Telling Myself What To Do To Manage Distraction
Executive functioning in the brain involves several abilities to manage behaviors. This is where we tell ourselves ‘what to do’. We use this region of the brain when we plan to grocery shop, determine parking locations, make an agenda, and realize the long-term outcome of a potential decision. This area of the brain matures around age twenty-one, when the pruning of nerve endings nears completion. No wonder many laws around the world are ‘set’ at this anointing time of adulthood! The key is knowing how to tell myself what to do in order to manage distraction.
For children, teens, and adults who have attention-to-task problems, the use of phrases or key words helps. Phrases that direct and plan behavior can be assimilated within executive functioning to improve attention.
Here are few examples of phrases that are readily employed for ‘rule-governed behavior’:
- Make and keep a schedule
- The clock is my ally, not my enemy
- Stay on task
- Rule of three’s: beginning, middle, and end
- Mono-task don’t multi-task
- Is it a need or a want? (to realize distracting thoughts or behaviors)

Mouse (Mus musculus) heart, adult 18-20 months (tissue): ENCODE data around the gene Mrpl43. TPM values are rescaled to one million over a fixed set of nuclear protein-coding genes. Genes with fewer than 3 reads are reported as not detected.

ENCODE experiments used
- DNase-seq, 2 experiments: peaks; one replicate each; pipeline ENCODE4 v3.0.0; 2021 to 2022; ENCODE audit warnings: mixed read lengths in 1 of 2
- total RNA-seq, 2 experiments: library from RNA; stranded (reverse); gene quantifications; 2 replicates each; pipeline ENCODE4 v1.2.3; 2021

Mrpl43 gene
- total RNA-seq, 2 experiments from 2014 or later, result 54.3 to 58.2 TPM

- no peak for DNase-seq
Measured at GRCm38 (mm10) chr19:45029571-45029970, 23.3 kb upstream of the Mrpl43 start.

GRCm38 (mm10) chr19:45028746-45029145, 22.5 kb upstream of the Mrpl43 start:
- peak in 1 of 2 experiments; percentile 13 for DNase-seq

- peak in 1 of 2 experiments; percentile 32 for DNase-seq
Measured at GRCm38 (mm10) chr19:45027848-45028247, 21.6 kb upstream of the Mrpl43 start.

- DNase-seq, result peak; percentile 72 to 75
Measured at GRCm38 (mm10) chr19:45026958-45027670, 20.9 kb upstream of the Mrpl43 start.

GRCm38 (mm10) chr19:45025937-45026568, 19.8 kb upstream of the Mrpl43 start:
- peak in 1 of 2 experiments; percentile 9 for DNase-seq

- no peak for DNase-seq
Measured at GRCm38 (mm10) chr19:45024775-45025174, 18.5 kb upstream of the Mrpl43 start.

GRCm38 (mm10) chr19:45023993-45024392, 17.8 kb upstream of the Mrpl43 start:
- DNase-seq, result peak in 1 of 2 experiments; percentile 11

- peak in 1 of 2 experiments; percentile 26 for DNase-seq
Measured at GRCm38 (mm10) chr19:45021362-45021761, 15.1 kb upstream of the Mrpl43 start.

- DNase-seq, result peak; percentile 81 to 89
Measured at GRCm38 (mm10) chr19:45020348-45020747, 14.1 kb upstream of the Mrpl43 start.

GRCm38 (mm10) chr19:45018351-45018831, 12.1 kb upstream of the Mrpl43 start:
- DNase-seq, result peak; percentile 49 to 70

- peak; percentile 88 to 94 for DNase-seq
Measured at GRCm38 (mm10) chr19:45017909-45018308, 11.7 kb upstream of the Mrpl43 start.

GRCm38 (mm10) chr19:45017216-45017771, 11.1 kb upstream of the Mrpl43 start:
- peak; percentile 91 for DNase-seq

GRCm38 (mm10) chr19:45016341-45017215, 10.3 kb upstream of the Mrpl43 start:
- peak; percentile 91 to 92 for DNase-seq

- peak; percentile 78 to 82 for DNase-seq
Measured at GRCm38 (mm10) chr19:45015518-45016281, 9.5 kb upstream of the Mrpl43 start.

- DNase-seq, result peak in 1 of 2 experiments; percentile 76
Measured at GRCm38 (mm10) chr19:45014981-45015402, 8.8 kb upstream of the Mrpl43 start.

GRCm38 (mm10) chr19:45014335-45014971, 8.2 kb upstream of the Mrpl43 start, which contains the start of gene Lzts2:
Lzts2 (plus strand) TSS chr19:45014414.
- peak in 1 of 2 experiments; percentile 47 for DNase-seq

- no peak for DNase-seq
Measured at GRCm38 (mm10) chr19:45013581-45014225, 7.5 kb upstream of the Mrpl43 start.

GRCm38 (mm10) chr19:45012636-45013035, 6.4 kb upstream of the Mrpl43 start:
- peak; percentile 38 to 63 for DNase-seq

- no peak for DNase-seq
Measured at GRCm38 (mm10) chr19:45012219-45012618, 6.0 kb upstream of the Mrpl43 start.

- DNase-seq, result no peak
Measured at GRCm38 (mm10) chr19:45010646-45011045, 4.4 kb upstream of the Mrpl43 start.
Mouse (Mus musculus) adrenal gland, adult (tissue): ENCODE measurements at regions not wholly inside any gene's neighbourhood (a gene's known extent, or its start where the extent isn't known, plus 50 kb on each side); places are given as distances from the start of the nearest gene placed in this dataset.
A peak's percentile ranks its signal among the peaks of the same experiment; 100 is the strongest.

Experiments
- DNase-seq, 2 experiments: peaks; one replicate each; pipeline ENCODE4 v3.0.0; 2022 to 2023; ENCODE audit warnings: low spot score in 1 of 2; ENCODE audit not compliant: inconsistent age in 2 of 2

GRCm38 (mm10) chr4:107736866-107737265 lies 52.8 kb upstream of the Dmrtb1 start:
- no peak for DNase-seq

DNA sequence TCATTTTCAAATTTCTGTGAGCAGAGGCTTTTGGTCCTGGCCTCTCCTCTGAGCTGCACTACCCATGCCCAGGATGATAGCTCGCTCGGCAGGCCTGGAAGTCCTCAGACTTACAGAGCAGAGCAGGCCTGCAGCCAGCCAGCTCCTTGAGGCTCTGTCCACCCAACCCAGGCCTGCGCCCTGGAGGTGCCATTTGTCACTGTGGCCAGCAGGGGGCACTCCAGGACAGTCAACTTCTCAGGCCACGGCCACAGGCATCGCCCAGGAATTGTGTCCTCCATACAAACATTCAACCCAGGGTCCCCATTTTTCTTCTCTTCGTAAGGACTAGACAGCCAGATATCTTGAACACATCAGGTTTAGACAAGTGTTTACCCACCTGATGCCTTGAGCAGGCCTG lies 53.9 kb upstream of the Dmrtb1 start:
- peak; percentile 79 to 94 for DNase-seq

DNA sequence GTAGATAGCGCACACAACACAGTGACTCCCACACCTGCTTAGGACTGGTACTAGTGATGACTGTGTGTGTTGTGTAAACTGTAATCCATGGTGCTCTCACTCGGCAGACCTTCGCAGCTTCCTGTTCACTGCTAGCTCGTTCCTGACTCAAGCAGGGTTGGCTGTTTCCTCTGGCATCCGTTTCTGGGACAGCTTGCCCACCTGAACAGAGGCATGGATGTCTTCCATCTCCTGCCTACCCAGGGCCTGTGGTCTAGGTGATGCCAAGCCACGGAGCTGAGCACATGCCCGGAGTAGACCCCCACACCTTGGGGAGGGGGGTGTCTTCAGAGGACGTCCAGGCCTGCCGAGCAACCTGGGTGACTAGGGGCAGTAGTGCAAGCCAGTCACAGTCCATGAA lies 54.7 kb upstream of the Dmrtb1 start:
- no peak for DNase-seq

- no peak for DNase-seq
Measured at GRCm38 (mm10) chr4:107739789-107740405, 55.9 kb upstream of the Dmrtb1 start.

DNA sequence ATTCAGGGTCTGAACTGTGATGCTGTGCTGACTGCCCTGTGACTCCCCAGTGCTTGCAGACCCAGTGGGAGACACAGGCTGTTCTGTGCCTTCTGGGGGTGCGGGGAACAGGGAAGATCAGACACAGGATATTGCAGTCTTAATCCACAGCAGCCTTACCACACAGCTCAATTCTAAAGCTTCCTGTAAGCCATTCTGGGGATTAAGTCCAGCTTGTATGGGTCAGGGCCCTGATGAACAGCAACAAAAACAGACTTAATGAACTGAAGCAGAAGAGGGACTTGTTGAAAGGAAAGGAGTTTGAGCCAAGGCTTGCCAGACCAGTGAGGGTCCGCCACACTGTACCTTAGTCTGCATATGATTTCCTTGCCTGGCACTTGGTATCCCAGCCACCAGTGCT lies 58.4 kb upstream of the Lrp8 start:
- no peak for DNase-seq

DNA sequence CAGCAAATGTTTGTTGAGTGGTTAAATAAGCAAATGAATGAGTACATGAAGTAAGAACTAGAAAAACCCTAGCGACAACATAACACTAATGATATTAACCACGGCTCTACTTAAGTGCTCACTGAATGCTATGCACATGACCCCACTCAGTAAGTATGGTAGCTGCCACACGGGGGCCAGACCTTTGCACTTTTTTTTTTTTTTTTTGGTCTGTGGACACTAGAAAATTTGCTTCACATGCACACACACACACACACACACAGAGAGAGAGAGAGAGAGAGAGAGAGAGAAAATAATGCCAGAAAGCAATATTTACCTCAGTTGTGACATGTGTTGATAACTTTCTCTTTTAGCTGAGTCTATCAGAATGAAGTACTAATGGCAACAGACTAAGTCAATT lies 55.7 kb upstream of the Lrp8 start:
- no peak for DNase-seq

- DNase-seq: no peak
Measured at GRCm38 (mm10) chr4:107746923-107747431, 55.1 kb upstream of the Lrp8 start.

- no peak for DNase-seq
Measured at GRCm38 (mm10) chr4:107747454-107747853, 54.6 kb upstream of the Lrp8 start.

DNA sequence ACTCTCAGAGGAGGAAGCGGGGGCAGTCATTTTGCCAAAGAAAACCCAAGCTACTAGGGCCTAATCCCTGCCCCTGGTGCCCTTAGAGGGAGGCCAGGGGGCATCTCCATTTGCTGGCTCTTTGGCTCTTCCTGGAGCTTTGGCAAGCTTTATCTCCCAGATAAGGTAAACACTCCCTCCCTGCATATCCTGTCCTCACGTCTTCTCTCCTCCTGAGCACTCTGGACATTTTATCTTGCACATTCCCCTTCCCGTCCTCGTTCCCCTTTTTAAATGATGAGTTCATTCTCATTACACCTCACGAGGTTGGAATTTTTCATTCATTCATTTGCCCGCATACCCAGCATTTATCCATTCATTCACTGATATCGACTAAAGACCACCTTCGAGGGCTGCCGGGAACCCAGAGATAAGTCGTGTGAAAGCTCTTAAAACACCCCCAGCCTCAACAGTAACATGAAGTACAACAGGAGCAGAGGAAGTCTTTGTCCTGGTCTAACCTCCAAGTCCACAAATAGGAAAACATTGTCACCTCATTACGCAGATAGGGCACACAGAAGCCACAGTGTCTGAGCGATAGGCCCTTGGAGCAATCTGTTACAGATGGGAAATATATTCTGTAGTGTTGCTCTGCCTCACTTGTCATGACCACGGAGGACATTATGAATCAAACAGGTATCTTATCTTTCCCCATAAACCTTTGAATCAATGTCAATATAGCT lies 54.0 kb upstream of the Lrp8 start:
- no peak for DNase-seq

- Picture what I read or hear
- Look for key words when I read or listen
- Finish what I start
- Do it now, not later
- Break tasks in smaller parts
- Don’t rush
- Be patient
- Be still
- Use breaks when boredom arrives
- Stay organized
- Get the Big Picture
- Focus, focus, focus
- My parents are my guides, not my problem
- Easy does it
- Don’t be perfect
- Don’t be afraid to fail
These phrases and words have greater meaning when isolated for rehearsal. Using all of the phrases assumes that too much attention will collapse before boredom and frustration. Modeling with visuals within a therapy context, and practice at home with other techniques, proves helpful.
To learn more about countering distractors, please feel free to contact Dr. De Valk at:firstname.lastname@example.org or by phone, 708-439-9402.